Sid Meier's Gettysburg
One of the most enduring moments in American history is the Battle of Gettysburg, where the Confederacy under Gen. Robert E. Lee makes its last, great stab at breaking the Union's resolve to fight and achieve foreign recognition of sovereignty. It is a moment that defined the United States as a country, and the question always remains -- what if the Union had fallen to the military genius of Gen. Lee? It also invites military second-guessing -- what if Gen. Lee had not ordered Pickett's Charge? It is the ability to provide alternative outcomes to these questions, to relive and possibly rewrite pivotal moments in history, that make historical war games so appealing to historians, amateur or otherwise. Sid Meier and his team at Firaxis worked from their own enthusiasm for the Civil War to create a unique gaming experience that could answer these what-ifs. Sid Meier's Gettysburg offers the strategy gamer the most realistic reenactment available of the pivotal battle of the Civil War that does not require dressing up in costume, sleeping in a tent, or firing a rifle. It achieves this by utilizing the strategy concept du jour -- real-time action -- to recreate the difficulty and confusion of commanding troops during America's bloodiest conflict.
The game breaks down the three-day battle of Gettysburg into a variety of historical, theoretical, and randomly-generated scenarios. This allows you to relive a small portion of the battle, such as Pickett's Charge, or fight the entire conflict as a campaign. Each scenario starts with a multimedia background of your generals discussing the strategy of the events about to unfold, which helps you determine what your are doing strategically and why. There are also victory point locations on the battlefield that help define your objectives. In addition, as you move from scenario to scenario, the AI does not blindly stick to historical events, but instead reconfigures the objectives accordingly, which enhances re-playability. Within the context of these little battles, the main focus of Gettysburg is military leadership. Unlike other strategy games such as Age of Empires, there are no economic, scientific or cultural algorithms to contend with, only military. Also unlike other real-time action games, there is finesse to the control of your troops -- combat is not reduced to mob-like meetings of men on the battlefield. The most importing thing you learn in the tutorials is how to control and keep your men moving and in formation. If you allow things to degenerate into an all-out melee, your men will suffer the consequences of flank attacks and mindless charges into the enemy line.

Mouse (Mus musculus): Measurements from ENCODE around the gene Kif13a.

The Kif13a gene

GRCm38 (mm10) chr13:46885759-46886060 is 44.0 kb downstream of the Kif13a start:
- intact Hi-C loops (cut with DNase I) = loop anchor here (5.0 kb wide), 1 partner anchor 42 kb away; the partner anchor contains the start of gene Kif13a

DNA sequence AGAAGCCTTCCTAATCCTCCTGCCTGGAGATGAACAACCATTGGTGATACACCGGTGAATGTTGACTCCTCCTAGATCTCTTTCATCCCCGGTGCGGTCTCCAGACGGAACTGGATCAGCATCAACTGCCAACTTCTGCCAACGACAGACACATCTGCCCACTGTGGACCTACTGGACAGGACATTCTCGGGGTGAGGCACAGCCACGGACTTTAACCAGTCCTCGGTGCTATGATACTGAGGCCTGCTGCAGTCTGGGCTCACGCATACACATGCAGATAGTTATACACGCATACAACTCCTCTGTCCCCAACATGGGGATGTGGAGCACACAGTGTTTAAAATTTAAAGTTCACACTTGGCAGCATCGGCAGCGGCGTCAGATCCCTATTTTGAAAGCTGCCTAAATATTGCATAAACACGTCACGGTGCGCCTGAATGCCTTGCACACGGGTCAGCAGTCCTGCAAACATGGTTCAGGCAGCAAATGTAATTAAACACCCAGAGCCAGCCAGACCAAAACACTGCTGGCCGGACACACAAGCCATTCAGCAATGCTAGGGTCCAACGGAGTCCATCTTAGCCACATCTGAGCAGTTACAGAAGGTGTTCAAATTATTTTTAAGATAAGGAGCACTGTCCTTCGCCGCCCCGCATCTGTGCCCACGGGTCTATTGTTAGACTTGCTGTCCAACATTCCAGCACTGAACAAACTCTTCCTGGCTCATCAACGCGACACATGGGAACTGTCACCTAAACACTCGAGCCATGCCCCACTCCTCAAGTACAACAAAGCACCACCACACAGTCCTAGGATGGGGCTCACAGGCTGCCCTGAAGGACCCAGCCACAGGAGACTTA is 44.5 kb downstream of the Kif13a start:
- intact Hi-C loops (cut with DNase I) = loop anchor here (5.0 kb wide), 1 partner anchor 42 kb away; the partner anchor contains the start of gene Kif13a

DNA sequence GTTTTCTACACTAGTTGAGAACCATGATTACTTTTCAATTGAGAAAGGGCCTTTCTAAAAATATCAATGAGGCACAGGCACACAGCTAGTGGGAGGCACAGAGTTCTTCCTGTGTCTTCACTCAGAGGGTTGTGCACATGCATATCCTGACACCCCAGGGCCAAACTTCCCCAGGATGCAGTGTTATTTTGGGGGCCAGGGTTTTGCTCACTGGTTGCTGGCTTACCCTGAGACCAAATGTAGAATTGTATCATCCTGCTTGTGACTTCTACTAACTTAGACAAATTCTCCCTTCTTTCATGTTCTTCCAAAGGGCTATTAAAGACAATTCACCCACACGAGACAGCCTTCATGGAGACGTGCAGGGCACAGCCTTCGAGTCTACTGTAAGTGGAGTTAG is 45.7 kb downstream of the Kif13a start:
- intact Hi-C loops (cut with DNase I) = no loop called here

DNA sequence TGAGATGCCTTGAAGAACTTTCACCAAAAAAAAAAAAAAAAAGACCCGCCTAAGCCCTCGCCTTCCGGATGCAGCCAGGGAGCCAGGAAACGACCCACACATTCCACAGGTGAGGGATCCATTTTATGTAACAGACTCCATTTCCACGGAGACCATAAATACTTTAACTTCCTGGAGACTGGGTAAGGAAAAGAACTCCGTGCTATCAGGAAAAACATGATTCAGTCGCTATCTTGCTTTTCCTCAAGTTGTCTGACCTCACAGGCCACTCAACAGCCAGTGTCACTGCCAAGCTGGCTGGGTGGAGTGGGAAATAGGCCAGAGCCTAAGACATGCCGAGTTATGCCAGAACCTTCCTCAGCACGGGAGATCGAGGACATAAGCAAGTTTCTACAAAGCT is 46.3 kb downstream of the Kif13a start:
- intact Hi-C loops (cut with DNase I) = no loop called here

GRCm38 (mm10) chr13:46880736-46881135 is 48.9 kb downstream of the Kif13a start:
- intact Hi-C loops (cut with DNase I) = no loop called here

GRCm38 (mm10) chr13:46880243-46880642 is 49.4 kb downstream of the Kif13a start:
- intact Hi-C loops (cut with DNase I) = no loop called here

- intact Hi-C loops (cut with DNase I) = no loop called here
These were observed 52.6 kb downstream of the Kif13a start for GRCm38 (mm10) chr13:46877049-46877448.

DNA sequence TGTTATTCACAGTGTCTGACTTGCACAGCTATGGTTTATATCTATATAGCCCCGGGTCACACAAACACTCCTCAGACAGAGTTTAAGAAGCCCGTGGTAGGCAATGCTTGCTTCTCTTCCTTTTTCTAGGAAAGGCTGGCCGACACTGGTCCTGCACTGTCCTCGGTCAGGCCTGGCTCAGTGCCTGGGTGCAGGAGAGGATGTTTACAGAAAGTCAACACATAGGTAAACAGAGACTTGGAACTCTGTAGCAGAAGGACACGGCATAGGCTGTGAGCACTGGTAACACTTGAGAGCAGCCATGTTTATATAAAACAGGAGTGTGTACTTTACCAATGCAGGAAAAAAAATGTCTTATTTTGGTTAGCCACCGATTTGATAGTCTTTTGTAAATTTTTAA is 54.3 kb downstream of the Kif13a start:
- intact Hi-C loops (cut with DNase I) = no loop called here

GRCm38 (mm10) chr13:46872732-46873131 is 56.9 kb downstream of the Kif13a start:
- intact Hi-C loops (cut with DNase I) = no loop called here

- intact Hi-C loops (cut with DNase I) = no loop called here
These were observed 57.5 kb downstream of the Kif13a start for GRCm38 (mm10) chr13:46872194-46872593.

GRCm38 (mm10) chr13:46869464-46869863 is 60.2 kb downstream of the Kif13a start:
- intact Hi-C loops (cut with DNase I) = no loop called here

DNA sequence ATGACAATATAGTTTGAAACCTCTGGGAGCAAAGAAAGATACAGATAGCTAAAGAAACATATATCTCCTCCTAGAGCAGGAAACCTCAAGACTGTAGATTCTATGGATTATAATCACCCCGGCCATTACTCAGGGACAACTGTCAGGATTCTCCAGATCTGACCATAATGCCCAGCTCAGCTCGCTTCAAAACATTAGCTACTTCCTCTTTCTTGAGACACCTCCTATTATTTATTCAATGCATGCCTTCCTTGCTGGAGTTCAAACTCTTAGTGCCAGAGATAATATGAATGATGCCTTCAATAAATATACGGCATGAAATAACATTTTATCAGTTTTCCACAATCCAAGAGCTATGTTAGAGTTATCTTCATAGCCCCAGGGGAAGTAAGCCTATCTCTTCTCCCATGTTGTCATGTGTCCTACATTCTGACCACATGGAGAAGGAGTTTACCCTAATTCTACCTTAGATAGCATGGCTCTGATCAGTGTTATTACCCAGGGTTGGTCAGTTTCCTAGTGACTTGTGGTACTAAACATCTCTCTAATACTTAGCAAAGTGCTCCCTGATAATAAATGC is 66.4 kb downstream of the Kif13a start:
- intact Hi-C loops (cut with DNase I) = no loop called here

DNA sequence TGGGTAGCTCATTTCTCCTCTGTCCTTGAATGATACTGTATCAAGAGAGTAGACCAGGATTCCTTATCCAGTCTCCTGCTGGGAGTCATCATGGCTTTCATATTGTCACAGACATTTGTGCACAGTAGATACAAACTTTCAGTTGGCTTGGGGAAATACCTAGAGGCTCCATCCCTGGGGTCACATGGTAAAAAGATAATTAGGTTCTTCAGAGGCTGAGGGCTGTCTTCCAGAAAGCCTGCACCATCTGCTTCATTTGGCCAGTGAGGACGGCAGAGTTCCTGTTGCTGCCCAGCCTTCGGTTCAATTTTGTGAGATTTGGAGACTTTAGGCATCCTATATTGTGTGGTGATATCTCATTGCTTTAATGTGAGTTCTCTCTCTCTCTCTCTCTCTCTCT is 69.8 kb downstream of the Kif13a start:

Gettysburg is all about command, and the game controls reinforce this to great effect, if not frustration. Moving and controlling troops is basically a two- or three-step process -- click on a unit by selecting its regimental flag, drag in the direction you want to move, and if necessary select an action (use the command bar at the bottom of the screen or hot keys). Although you can command on a unit-by-unit basis, it is much more effective to use your commanders to control entire brigades. Without commanders, combat and movement becomes a constant task of keeping track of all units and getting them going in the right direction. Occasionally, in the midst of the gunfire, cavalry movement and artillery barrages, you can loose track of your commanders. Keep an eye on the command bar; it will let you know when you have a single unit or an entire brigade highlighted. Each unit is represented by a regimental flag, with the strength of its wave indicating the morale or strength of the unit. In addition, there is a hidden menu at the top of the screen, which appears when the mouse is over it.